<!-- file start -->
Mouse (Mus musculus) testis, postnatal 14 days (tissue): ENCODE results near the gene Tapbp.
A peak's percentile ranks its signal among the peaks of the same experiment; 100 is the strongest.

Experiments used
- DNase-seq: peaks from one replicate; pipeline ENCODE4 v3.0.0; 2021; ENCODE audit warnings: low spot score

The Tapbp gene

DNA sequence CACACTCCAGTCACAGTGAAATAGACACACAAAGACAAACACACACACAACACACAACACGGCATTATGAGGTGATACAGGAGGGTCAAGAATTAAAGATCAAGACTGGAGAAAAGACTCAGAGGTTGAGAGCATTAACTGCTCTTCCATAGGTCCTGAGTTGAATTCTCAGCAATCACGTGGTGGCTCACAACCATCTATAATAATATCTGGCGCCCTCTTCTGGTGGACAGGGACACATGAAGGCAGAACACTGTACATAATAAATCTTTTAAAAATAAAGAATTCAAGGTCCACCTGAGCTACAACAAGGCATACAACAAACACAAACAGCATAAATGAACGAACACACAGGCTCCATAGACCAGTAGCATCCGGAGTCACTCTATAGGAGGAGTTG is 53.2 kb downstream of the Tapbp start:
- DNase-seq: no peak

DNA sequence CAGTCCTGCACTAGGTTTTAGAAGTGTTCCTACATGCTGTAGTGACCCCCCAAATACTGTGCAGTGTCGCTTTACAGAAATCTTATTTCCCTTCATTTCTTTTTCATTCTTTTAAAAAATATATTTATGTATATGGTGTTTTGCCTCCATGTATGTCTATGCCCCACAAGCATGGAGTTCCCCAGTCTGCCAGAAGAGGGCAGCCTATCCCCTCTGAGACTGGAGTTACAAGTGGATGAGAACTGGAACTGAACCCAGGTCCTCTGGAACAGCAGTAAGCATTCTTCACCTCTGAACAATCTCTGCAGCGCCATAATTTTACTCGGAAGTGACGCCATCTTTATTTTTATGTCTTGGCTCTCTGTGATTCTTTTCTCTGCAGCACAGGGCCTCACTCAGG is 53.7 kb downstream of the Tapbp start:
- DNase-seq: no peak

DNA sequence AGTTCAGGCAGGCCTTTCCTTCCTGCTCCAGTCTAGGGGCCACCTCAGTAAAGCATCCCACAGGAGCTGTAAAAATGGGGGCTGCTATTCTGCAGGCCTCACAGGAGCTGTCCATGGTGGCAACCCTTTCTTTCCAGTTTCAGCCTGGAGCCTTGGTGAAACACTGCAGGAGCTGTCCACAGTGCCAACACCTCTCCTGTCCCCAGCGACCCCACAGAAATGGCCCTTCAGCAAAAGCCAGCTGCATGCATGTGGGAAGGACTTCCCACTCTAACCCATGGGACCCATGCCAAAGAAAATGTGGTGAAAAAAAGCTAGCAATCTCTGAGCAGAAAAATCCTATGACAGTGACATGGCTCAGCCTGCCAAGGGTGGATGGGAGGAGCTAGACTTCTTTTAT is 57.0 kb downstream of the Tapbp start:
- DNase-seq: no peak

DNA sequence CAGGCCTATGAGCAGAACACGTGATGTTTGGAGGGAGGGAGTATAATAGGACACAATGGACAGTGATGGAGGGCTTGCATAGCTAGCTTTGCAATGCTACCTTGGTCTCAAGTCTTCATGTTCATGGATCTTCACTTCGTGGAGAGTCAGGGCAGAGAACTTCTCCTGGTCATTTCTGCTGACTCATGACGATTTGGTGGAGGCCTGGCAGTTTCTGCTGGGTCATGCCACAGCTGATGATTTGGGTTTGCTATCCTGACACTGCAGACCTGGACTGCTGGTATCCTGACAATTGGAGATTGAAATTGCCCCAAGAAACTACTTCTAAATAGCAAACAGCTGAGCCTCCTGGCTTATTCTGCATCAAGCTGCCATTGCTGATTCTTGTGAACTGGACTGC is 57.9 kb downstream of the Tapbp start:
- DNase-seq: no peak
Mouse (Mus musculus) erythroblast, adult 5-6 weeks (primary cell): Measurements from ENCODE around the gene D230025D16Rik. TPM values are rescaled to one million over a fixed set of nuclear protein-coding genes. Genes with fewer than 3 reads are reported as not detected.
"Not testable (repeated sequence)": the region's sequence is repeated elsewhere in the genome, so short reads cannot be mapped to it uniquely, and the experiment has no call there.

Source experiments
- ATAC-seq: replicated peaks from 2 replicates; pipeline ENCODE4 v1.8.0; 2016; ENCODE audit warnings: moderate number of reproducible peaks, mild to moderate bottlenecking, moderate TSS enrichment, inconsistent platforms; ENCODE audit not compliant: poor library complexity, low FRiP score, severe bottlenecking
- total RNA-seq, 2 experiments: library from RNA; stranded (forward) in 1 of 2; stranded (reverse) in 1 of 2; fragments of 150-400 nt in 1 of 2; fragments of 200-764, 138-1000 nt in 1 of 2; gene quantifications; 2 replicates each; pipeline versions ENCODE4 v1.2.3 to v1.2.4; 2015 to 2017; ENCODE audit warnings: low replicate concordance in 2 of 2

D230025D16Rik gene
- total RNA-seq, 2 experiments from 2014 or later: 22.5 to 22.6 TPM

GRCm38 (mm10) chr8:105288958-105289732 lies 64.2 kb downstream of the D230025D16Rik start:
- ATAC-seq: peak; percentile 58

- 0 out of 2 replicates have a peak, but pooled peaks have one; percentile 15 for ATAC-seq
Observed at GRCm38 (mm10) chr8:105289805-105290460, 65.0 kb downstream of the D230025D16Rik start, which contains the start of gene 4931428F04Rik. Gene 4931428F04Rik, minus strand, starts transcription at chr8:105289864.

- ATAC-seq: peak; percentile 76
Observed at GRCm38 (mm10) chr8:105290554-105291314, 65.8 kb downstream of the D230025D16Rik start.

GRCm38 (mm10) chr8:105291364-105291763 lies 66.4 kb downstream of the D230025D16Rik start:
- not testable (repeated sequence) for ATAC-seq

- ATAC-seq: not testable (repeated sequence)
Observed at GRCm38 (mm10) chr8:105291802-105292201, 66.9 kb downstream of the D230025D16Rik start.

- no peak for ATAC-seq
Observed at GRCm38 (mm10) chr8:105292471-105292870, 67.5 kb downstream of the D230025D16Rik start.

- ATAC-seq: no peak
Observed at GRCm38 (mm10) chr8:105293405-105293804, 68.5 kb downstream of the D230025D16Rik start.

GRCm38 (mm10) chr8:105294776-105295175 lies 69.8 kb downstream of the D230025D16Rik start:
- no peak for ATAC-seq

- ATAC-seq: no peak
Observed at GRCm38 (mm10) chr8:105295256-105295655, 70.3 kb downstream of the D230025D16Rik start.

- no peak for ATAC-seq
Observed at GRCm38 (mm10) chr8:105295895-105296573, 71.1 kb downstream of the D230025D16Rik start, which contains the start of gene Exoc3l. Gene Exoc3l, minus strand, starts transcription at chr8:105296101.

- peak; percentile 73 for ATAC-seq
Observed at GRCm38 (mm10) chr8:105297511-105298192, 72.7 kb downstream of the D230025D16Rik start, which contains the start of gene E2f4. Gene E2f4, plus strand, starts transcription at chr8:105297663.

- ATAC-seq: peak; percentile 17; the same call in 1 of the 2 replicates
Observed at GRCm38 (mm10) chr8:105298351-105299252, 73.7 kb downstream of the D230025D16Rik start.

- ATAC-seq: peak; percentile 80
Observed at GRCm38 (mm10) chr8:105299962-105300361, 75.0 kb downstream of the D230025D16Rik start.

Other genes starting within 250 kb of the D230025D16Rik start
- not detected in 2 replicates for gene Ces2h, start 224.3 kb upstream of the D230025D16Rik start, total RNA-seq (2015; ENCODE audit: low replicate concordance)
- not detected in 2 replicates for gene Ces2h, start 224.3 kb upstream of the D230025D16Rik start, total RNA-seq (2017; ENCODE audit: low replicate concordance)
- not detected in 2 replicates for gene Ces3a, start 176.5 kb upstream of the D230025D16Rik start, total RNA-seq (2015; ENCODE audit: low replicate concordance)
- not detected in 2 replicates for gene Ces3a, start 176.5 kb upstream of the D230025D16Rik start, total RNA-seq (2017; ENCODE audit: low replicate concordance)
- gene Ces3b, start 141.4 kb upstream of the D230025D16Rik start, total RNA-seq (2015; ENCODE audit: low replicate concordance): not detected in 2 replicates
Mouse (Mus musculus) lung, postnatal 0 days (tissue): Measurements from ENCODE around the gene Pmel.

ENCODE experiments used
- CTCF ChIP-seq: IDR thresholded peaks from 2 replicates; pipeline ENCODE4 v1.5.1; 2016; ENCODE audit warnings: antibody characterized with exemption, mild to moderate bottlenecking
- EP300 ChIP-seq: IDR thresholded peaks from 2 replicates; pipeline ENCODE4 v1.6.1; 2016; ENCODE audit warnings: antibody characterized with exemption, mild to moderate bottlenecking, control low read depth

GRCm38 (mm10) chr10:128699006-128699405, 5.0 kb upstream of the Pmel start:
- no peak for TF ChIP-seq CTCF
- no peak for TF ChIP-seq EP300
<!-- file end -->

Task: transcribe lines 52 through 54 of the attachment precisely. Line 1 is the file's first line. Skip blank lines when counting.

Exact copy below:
- gene Ces3b, start 141.4 kb upstream of the D230025D16Rik start, total RNA-seq (2015; ENCODE audit: low replicate concordance): not detected in 2 replicates
Mouse (Mus musculus) lung, postnatal 0 days (tissue): Measurements from ENCODE around the gene Pmel.

ENCODE experiments used